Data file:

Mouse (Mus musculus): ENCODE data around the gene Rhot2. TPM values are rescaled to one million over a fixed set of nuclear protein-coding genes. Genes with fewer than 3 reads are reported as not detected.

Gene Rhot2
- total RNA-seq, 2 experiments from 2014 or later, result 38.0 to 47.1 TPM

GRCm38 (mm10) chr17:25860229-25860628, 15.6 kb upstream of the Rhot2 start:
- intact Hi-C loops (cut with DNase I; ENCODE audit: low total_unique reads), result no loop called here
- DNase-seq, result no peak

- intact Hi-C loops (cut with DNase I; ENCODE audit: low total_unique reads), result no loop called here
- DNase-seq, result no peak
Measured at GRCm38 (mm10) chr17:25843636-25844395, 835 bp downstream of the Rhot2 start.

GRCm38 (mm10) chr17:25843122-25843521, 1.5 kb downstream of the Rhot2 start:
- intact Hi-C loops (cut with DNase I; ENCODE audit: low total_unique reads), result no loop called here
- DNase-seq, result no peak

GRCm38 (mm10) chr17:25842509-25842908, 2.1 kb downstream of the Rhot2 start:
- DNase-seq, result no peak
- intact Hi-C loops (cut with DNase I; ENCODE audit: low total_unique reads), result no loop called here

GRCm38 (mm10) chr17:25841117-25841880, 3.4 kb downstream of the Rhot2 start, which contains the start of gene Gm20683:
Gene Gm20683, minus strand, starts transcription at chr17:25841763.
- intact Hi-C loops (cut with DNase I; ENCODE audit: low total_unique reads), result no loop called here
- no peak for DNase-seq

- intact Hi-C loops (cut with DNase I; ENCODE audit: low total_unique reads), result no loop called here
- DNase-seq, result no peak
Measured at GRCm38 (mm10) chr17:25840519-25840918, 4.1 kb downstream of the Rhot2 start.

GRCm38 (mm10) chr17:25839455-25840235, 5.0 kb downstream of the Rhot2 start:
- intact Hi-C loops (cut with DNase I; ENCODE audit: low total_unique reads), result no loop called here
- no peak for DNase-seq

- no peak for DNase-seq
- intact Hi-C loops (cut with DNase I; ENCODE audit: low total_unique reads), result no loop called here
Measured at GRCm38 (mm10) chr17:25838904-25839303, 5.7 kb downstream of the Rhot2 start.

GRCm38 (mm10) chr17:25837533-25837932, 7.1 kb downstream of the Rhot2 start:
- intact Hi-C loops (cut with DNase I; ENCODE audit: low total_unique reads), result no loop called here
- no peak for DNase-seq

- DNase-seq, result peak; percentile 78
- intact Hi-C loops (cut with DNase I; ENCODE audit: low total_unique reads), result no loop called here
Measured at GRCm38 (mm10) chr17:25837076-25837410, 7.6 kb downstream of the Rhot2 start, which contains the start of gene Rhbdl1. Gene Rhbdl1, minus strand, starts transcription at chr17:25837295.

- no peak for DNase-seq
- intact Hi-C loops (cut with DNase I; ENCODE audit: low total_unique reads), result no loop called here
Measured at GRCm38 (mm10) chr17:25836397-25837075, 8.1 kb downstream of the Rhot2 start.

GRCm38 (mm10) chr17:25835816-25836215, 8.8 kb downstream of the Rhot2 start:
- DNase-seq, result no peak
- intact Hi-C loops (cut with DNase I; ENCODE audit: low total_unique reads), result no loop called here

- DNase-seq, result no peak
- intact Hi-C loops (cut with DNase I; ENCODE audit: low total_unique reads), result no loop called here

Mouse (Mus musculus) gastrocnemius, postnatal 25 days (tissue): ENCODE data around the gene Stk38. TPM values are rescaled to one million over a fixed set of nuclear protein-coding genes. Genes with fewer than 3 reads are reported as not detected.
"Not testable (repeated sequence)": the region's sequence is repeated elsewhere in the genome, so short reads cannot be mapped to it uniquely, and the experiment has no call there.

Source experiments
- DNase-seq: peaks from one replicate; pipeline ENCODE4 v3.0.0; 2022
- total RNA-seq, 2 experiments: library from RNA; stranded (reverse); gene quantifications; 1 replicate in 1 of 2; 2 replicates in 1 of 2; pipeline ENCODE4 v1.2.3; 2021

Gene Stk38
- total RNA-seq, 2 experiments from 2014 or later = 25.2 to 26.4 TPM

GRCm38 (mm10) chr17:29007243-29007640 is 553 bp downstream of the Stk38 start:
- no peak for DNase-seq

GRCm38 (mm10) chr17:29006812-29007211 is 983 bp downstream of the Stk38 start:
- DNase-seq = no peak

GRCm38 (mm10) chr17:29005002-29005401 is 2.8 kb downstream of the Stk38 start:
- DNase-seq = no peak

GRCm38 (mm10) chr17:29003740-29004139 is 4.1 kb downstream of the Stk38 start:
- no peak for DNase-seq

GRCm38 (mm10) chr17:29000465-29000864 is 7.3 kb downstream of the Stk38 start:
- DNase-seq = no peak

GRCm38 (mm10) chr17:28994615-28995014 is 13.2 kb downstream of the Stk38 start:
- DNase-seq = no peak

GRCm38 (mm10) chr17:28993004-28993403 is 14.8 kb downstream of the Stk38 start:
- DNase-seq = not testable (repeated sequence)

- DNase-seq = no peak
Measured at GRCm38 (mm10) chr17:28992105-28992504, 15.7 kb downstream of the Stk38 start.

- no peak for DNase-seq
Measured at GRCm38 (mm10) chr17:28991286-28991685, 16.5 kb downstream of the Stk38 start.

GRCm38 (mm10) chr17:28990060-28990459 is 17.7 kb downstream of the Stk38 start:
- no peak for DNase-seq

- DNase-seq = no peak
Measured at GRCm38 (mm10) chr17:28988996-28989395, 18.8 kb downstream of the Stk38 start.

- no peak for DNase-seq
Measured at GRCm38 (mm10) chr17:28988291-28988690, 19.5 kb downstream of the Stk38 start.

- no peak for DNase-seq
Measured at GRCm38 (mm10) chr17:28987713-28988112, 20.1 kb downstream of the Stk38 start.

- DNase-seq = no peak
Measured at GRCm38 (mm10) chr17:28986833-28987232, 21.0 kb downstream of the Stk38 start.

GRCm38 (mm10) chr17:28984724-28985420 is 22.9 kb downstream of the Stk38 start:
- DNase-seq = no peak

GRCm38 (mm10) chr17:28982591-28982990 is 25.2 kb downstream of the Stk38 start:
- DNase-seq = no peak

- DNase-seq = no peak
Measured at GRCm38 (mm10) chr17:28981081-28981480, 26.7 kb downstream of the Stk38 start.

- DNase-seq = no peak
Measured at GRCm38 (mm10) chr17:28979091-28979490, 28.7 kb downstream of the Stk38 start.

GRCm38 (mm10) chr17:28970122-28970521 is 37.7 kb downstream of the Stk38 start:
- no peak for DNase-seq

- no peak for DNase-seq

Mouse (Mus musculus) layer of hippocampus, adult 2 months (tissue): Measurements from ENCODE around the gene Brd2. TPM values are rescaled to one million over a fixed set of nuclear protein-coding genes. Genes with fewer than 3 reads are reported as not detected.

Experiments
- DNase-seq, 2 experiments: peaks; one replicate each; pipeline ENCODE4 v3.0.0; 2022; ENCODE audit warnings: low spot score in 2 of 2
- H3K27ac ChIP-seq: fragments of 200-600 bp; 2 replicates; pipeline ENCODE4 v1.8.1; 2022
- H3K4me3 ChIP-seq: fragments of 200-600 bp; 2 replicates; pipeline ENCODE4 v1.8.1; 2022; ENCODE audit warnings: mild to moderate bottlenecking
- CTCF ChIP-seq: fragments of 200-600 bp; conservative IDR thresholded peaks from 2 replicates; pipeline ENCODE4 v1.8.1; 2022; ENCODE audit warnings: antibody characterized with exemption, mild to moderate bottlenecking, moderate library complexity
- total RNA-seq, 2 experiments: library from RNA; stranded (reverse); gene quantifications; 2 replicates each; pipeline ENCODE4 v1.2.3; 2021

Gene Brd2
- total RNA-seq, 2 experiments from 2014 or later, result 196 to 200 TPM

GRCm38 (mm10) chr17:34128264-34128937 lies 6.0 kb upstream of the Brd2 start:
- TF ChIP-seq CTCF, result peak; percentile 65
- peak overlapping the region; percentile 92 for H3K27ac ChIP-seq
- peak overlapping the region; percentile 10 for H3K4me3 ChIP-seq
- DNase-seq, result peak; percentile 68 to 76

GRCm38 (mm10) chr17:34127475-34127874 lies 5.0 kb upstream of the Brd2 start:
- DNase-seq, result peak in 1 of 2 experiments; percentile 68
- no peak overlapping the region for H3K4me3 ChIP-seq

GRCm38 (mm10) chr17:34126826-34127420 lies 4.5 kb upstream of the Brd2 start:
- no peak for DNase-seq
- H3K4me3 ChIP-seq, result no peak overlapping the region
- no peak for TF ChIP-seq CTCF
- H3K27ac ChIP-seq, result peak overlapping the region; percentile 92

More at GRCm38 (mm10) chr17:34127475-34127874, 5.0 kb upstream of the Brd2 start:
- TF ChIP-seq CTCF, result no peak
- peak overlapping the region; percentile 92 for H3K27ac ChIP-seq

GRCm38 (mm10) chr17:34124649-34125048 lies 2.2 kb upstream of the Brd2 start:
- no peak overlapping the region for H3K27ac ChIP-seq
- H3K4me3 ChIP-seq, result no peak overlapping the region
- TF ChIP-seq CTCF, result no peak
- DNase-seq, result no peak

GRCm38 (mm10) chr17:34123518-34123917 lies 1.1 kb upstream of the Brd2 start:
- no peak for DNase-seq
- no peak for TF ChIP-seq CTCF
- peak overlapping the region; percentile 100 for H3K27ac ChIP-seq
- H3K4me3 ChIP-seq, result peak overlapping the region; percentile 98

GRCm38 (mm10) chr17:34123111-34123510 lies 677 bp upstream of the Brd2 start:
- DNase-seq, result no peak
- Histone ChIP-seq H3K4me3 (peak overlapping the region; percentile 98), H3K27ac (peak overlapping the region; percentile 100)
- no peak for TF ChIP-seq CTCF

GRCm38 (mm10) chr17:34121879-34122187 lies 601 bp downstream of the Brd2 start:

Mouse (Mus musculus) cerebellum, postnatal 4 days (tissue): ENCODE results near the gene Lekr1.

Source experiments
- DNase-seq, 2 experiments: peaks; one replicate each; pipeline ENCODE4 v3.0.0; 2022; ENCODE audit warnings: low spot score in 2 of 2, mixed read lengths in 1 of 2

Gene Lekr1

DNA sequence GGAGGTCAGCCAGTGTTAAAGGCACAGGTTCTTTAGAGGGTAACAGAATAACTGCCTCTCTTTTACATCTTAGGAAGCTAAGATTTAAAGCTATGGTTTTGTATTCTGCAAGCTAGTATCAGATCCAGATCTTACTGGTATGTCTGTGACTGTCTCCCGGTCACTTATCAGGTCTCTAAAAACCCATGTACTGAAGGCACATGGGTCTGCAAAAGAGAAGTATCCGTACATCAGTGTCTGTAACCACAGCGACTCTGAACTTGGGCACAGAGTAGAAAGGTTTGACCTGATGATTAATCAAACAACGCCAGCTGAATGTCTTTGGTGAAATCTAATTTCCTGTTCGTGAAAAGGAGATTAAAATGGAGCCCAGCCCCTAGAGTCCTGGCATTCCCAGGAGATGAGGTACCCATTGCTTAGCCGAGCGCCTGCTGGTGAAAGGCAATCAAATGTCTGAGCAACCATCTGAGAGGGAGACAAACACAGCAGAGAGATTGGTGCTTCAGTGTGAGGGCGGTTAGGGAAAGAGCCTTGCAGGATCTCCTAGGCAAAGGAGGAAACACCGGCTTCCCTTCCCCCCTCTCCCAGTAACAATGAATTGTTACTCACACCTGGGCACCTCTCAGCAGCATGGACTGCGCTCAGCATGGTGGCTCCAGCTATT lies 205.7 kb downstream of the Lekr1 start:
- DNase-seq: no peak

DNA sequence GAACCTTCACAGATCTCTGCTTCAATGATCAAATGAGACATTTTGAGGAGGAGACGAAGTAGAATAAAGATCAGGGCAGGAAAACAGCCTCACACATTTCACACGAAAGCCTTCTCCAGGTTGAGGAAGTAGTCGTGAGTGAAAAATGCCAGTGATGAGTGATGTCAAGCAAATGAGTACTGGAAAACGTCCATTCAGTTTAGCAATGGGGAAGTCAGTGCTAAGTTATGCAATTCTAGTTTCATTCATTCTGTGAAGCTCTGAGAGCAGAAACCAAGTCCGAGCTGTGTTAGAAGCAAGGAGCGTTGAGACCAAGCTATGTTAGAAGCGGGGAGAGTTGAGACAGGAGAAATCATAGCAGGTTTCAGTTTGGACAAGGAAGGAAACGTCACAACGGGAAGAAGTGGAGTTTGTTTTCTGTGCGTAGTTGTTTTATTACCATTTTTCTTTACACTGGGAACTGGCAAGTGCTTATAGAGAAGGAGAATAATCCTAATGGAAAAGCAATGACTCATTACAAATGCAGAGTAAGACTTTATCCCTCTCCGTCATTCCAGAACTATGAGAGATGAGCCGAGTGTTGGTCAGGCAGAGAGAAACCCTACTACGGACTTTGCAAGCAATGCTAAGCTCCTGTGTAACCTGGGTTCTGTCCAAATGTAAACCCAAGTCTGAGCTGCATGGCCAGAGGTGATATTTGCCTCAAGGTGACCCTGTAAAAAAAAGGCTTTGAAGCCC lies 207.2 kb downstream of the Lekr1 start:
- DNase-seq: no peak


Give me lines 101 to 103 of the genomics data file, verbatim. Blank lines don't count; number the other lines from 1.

- peak overlapping the region; percentile 10 for H3K4me3 ChIP-seq
- DNase-seq, result peak; percentile 68 to 76

GRCm38 (mm10) chr17:34127475-34127874 lies 5.0 kb upstream of the Brd2 start: